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Ethan breathes using his rib in a surgery first

Courtney, 13, Ethan, six, mum Sonia, and Jessica, five.

Courtney, 13, Ethan, six, mum Sonia, and Jessica, five.

A six-year-old boy who was born with a condition affecting his voice box can breath easily after an operation using part of his rib.

Ethan Wiseman, a pupil at New York Primary School in North Shields, was born with a condition called subglottic stenosis, which means that his voice box had not fully opened, affecting his breathing, as well as a slight cleft of the nose.

The cleft was successfully operated on at the Great North Children’s Hospital by the region’s leading cleft lip and palate surgeon Peter Hodgkinson when Ethan was just a baby.

But as he approached his sixth birthday, the opening of his windpipe had not developed normally and meant he became breathless quickly.

His windpipe did not grow adequately, so he needed corrective surgery called laryngotracheal reconstruction, which involves placing small, precise pieces of cartilage taken from the ribs into the windpipe to widen the airway.

Previously, patients like Ethan would need two operations – firstly a tracheostomy would be performed, cutting into the windpipe to allow a breathing tube to be inserted.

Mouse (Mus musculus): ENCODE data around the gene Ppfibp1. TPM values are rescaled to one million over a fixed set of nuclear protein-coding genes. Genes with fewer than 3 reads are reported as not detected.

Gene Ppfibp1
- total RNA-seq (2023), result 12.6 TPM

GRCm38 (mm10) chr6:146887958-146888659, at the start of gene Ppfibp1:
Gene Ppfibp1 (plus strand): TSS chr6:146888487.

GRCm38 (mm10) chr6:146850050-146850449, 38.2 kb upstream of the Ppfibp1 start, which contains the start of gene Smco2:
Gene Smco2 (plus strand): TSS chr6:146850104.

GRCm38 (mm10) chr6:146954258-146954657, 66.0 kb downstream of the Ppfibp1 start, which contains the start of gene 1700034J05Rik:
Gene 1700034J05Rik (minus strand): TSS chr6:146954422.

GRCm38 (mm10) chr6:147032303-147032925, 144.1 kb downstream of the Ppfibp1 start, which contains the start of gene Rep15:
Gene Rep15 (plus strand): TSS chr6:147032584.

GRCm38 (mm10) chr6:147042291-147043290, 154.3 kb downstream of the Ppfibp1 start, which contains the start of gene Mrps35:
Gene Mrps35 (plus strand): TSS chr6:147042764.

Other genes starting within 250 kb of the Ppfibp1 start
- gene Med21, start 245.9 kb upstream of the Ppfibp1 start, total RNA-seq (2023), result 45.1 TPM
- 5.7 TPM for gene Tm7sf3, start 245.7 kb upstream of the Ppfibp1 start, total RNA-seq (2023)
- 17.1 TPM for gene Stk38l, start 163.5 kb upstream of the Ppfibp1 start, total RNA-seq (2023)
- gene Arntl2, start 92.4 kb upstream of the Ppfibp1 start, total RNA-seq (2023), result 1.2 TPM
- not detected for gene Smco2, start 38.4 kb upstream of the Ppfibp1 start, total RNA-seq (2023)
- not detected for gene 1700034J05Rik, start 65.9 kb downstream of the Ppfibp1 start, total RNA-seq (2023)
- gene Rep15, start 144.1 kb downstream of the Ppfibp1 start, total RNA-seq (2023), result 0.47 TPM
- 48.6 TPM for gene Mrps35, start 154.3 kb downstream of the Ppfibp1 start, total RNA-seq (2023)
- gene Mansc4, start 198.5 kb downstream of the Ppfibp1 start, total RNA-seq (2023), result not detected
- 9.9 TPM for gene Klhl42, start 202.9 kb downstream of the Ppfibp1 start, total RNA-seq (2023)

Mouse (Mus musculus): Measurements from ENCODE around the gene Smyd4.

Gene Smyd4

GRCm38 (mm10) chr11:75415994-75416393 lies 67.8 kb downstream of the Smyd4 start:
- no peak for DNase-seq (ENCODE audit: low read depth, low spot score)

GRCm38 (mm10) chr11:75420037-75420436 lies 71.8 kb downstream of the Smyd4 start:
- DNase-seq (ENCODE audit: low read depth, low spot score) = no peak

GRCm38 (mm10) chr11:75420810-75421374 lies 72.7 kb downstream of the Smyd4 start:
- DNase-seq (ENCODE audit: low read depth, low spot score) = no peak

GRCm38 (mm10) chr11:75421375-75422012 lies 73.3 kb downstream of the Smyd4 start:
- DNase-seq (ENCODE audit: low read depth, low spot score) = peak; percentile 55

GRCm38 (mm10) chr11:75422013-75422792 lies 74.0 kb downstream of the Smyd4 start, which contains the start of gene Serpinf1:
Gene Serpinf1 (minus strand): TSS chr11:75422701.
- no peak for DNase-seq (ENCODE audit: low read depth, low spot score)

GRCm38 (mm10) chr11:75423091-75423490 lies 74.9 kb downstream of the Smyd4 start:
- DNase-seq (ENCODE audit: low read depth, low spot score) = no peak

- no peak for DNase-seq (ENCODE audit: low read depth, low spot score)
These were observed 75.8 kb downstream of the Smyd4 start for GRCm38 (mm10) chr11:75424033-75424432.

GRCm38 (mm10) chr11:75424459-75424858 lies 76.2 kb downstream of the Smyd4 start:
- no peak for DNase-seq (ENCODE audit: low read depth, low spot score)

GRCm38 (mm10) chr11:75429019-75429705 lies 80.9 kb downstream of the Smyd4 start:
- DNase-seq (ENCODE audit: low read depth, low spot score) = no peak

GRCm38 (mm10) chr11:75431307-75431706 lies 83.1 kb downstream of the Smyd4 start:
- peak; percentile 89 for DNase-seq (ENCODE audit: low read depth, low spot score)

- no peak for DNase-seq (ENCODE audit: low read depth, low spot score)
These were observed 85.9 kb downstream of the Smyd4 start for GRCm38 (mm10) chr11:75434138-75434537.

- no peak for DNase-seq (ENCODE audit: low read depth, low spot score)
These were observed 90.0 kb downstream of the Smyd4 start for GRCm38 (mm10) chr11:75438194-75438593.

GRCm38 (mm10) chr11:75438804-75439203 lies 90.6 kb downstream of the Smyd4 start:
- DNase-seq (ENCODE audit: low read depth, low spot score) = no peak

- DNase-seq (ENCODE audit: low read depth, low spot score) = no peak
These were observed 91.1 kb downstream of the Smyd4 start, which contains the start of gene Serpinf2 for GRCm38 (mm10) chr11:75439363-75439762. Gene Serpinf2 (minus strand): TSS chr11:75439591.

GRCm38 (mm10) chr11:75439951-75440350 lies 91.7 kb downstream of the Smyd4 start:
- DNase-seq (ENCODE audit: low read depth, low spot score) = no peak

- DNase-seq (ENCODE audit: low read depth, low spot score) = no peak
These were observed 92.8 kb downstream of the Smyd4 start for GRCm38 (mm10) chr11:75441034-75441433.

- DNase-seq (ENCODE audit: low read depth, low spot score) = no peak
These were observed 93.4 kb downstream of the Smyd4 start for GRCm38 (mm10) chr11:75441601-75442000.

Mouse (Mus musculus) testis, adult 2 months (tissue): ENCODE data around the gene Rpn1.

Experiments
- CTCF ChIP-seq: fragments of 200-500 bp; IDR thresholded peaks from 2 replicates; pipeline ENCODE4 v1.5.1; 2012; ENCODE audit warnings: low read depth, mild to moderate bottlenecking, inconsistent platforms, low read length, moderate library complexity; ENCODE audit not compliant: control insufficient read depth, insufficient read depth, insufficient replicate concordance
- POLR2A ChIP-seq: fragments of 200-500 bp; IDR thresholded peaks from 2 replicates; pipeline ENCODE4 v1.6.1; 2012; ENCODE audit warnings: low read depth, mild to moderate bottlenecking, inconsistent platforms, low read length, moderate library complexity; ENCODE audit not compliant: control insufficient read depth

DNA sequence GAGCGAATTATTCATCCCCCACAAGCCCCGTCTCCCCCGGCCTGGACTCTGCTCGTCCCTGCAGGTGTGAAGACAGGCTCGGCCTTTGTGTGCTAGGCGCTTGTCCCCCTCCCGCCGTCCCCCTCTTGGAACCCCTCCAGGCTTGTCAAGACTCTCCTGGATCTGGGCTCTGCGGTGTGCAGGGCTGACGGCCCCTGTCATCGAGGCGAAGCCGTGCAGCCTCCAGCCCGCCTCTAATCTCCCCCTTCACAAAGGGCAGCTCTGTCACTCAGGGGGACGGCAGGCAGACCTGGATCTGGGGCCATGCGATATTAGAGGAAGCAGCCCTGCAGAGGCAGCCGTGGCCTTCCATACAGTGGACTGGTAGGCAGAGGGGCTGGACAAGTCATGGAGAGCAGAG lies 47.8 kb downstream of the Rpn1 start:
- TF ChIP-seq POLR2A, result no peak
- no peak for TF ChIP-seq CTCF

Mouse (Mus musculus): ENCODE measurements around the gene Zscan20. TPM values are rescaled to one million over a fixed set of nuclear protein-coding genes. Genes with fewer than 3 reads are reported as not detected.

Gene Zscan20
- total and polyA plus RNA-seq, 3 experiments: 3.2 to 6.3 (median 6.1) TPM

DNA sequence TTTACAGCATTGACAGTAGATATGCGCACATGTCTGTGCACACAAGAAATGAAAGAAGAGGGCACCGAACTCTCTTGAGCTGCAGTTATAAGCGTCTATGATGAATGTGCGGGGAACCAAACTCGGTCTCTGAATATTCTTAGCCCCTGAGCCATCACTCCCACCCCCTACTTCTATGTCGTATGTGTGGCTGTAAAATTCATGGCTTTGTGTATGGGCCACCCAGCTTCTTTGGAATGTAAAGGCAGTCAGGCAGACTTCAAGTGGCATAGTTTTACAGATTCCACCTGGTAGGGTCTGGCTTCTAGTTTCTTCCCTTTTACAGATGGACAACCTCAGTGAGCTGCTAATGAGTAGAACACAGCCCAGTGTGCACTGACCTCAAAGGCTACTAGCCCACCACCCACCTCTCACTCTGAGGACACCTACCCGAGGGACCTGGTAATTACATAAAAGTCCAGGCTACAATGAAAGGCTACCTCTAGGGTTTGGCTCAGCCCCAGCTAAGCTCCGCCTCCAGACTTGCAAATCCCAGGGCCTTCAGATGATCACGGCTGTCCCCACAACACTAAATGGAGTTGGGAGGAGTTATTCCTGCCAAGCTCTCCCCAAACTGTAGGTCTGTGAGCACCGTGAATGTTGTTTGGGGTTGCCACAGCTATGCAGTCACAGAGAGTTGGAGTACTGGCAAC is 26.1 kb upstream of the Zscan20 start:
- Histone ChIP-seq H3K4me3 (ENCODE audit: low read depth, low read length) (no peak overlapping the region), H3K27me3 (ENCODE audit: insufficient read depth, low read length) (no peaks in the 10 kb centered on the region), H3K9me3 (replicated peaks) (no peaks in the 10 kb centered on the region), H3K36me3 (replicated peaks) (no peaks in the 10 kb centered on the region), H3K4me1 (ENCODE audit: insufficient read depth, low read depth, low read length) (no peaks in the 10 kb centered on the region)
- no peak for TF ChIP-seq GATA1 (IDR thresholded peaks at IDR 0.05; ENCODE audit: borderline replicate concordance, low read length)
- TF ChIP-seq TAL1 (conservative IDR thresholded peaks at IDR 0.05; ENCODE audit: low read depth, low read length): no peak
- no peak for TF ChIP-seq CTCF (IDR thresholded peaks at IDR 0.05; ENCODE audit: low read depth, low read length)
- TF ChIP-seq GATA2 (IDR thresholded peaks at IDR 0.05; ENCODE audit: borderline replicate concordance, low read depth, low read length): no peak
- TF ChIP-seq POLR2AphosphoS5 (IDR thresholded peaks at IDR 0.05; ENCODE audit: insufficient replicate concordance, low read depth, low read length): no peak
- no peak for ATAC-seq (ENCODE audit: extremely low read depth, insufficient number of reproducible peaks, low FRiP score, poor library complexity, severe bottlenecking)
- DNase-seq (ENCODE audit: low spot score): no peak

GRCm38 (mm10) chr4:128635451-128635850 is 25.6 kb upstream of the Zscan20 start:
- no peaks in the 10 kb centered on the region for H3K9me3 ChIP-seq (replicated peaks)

Next a special tube called a stent would be put into place to hold the reconstructed airway open, and then, several weeks later after the reconstruction site had healed, another operation would be required to remove the stent.

The tracheostomy is then removed a few months later.

The operation Ethan had is called a single-stage reconstruction – the first of its kind to be carried out in the north east.

Surgeon Steve Powell said: “The operation involves the reconstruction surgery itself followed by placing a breathing tube through the nose, into the windpipe, to hold the airway and new cartilage in place.

“It acts as a stent and a breathing tube which allows the throat to heal over a few days and avoids the need for a tracheostomy.”

Ethan’s mum Sonia said: “When Ethan was younger I was so worried about his breathing, especially whenever he got a cold, and when he went out to play he could never stay out as long as his friends.

“Since his operation he’s become a totally different boy.

“He talks non-stop and is so outgoing – it’s lovely to see him able to play for as long as he likes.

“The teachers at his school can’t believe the change in him. He’s become so much more confident.

“The doctors at the Great North Children’s Hospital were fantastic – especially the surgeons and everyone in the intensive care unit.

“We can’t thank them enough.”

 

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